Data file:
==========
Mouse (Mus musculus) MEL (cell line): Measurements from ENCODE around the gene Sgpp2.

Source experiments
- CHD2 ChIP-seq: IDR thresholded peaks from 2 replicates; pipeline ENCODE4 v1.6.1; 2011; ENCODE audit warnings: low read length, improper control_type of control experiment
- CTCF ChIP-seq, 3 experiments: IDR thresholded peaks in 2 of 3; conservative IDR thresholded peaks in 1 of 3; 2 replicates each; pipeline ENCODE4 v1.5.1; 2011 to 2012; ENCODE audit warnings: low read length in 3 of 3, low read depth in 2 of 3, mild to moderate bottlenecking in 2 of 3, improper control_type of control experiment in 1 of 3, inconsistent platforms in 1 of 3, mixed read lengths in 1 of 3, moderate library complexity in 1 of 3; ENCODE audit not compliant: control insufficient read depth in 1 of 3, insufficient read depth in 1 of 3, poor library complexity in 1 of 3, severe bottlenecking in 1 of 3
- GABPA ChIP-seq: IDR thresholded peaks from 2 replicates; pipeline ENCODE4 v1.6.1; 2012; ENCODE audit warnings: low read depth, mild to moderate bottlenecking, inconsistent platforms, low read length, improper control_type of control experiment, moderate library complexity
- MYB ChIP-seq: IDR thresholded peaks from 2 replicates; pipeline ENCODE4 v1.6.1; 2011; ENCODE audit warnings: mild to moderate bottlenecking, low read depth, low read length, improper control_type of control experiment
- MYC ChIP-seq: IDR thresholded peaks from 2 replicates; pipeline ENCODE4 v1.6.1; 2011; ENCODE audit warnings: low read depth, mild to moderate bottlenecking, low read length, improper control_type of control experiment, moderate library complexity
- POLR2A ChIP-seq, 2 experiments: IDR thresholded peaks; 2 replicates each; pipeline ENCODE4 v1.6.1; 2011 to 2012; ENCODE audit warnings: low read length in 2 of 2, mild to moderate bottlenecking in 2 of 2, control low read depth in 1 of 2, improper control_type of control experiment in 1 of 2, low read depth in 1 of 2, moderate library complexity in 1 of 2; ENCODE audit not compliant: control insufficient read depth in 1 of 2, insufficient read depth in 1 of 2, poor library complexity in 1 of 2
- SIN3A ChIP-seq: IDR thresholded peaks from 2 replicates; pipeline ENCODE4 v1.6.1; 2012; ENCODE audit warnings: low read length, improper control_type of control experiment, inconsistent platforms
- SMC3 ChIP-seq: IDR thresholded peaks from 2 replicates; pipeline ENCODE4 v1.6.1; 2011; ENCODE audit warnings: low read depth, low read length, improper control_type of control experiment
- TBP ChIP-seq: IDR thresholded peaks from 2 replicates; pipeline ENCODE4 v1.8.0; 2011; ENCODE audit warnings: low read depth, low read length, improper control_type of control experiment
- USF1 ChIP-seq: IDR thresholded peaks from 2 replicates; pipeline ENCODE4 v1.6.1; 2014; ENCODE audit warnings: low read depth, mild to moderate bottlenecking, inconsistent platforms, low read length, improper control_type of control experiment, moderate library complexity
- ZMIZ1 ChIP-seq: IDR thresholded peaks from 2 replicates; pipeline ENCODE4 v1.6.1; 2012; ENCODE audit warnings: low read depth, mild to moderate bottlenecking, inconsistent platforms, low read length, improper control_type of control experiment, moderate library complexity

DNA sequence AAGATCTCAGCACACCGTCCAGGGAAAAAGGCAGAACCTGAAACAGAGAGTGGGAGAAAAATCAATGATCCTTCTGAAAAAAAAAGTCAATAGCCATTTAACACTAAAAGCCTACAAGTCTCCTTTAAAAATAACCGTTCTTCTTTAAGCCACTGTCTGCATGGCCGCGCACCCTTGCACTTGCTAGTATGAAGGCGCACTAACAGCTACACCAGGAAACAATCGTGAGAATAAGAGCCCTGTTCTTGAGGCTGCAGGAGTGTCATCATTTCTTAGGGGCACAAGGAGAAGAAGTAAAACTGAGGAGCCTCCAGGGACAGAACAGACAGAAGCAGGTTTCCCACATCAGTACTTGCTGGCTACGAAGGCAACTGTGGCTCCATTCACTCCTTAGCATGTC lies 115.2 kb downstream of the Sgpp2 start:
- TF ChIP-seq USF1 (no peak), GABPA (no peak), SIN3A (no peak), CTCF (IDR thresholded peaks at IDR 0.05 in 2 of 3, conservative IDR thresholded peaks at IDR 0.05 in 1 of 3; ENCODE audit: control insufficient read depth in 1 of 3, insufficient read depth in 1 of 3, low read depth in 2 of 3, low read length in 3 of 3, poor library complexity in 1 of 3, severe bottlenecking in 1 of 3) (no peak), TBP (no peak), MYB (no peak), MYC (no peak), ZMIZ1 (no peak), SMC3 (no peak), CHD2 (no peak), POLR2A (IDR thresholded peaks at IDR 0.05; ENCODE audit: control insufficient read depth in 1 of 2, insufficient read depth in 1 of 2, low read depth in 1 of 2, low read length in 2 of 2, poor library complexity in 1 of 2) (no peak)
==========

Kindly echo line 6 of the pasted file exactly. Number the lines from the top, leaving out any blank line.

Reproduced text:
- MYB ChIP-seq: IDR thresholded peaks from 2 replicates; pipeline ENCODE4 v1.6.1; 2011; ENCODE audit warnings: mild to moderate bottlenecking, low read depth, low read length, improper control_type of control experiment